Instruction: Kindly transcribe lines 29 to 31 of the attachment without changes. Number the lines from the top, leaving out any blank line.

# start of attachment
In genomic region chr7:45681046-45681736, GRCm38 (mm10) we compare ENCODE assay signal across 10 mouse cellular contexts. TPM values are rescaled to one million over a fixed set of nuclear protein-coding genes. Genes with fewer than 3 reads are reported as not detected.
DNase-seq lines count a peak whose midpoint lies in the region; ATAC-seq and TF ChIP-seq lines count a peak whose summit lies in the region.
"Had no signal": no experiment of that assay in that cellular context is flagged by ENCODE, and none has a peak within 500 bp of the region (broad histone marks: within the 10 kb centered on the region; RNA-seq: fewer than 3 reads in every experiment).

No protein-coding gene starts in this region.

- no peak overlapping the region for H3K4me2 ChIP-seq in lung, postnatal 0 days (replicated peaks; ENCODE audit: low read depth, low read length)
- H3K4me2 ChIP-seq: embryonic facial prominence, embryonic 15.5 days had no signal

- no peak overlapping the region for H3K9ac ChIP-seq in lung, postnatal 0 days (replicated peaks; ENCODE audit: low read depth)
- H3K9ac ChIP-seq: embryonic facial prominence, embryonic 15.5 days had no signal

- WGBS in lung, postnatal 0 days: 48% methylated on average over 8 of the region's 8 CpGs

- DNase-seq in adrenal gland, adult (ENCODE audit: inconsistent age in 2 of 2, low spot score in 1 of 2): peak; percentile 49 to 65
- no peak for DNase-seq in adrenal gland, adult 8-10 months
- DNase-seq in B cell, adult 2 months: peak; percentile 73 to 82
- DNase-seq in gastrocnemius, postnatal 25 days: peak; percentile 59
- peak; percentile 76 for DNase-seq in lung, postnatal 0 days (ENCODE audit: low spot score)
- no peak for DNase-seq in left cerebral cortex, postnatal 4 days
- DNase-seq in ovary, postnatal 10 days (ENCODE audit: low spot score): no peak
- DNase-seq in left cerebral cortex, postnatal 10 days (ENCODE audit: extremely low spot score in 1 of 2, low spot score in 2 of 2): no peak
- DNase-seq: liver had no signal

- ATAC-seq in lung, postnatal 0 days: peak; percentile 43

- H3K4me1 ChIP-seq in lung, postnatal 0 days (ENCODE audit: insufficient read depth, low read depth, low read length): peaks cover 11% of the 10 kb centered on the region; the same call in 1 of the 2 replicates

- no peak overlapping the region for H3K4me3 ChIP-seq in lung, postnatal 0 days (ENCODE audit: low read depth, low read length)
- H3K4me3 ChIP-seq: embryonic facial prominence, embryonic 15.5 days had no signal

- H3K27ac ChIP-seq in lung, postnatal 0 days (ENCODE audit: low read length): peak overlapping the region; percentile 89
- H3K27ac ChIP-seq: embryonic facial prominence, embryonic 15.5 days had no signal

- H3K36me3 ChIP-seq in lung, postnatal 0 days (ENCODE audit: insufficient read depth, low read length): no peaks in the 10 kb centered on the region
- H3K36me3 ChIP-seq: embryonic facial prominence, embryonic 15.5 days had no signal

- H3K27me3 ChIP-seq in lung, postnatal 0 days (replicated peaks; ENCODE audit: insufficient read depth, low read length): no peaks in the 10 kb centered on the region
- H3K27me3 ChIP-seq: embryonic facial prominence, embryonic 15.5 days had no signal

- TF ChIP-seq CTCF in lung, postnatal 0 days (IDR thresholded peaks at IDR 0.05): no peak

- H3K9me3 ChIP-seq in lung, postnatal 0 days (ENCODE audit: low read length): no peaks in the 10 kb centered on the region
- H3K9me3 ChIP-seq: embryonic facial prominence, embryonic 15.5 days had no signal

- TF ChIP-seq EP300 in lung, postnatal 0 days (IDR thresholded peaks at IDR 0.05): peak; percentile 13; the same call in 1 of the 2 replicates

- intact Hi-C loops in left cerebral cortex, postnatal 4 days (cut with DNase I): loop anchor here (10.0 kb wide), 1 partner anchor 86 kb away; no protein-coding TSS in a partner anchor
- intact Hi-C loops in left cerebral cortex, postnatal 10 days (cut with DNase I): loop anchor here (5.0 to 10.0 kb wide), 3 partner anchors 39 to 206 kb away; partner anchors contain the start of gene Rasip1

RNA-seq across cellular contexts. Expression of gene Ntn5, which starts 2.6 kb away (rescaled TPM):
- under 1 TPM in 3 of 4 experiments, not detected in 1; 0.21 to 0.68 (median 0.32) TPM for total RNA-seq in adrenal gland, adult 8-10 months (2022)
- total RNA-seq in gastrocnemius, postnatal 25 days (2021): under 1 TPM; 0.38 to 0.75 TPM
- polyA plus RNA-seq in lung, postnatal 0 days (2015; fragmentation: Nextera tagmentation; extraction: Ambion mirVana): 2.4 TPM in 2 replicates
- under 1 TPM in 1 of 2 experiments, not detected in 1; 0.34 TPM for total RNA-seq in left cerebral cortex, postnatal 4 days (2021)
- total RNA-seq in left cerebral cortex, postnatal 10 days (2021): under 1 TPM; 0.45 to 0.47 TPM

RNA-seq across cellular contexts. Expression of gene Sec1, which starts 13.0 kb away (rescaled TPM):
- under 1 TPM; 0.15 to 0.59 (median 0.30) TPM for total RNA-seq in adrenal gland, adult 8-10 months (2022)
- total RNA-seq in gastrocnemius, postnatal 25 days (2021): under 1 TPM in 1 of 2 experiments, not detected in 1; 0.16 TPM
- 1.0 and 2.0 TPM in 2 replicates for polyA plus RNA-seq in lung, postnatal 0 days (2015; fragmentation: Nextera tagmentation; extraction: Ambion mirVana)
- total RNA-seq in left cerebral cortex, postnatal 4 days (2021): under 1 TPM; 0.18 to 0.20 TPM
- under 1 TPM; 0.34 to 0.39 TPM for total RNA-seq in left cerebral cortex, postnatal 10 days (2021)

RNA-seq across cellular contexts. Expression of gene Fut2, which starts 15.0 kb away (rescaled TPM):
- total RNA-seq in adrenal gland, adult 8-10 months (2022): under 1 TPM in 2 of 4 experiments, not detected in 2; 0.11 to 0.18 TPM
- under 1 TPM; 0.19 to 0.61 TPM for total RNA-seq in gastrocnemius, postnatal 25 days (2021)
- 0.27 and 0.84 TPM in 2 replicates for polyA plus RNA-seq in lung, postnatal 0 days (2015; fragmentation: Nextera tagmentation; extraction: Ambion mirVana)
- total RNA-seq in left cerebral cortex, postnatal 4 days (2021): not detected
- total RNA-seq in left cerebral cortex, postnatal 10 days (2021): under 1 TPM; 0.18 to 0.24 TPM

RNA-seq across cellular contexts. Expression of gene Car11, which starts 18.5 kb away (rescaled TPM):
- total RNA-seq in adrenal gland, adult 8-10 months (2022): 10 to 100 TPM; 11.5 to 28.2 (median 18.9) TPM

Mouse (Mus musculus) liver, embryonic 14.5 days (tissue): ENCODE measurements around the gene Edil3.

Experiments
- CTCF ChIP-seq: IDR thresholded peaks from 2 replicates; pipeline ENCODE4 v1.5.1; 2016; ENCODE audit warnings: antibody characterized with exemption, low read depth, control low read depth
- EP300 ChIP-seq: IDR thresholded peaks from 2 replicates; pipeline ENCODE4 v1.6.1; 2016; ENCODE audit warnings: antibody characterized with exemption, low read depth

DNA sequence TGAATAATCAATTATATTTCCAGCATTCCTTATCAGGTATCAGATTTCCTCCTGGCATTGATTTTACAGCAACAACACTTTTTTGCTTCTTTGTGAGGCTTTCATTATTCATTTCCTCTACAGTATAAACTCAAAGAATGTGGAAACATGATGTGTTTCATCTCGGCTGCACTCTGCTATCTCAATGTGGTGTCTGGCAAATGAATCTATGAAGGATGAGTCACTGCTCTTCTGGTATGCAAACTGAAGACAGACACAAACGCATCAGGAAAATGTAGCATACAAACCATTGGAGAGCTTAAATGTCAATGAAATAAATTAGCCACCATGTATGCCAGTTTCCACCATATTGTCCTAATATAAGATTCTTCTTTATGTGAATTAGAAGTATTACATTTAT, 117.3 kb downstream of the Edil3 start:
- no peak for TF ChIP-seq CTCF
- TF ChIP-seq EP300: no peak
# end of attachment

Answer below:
- TF ChIP-seq CTCF in lung, postnatal 0 days (IDR thresholded peaks at IDR 0.05): no peak

- H3K9me3 ChIP-seq in lung, postnatal 0 days (ENCODE audit: low read length): no peaks in the 10 kb centered on the region
- H3K9me3 ChIP-seq: embryonic facial prominence, embryonic 15.5 days had no signal